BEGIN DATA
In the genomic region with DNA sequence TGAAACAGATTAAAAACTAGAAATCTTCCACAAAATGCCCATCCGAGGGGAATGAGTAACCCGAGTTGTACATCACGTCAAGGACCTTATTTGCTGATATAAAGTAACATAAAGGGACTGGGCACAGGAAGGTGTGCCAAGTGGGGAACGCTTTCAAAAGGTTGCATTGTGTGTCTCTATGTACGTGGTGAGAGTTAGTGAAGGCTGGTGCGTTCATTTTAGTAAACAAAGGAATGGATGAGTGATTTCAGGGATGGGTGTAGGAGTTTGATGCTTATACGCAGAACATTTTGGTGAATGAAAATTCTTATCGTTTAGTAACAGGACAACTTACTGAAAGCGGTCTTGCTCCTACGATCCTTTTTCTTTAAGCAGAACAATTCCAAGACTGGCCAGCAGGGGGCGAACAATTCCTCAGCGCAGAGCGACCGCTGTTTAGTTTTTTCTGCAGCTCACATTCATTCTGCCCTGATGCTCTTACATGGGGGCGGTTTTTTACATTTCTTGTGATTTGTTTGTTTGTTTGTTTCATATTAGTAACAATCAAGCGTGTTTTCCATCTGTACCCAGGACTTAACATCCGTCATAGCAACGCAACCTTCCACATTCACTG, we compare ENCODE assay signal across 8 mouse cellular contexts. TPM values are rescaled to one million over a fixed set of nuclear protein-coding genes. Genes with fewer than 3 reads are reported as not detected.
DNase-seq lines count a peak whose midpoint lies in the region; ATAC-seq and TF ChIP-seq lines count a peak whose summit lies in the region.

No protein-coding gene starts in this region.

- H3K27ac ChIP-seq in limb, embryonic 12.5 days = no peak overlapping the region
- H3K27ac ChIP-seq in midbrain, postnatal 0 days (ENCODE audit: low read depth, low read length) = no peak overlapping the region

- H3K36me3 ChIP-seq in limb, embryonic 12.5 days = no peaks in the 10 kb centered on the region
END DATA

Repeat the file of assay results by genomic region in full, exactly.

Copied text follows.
In the genomic region with DNA sequence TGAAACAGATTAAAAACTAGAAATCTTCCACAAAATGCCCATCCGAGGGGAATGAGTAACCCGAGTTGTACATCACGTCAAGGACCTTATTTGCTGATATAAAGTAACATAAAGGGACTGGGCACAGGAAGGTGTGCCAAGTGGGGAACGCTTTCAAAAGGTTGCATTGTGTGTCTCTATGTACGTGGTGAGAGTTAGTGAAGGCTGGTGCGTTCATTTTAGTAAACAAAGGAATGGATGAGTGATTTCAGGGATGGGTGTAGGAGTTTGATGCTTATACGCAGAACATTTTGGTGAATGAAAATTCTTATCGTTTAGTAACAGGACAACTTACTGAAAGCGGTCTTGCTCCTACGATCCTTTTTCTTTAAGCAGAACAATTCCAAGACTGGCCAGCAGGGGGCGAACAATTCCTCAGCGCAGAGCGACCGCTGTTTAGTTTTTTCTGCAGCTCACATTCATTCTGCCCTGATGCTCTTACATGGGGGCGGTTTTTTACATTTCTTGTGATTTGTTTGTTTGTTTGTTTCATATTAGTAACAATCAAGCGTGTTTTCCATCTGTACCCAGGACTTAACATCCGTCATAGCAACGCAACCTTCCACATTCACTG, we compare ENCODE assay signal across 8 mouse cellular contexts. TPM values are rescaled to one million over a fixed set of nuclear protein-coding genes. Genes with fewer than 3 reads are reported as not detected.
DNase-seq lines count a peak whose midpoint lies in the region; ATAC-seq and TF ChIP-seq lines count a peak whose summit lies in the region.

No protein-coding gene starts in this region.

- H3K27ac ChIP-seq in limb, embryonic 12.5 days = no peak overlapping the region
- H3K27ac ChIP-seq in midbrain, postnatal 0 days (ENCODE audit: low read depth, low read length) = no peak overlapping the region

- H3K36me3 ChIP-seq in limb, embryonic 12.5 days = no peaks in the 10 kb centered on the region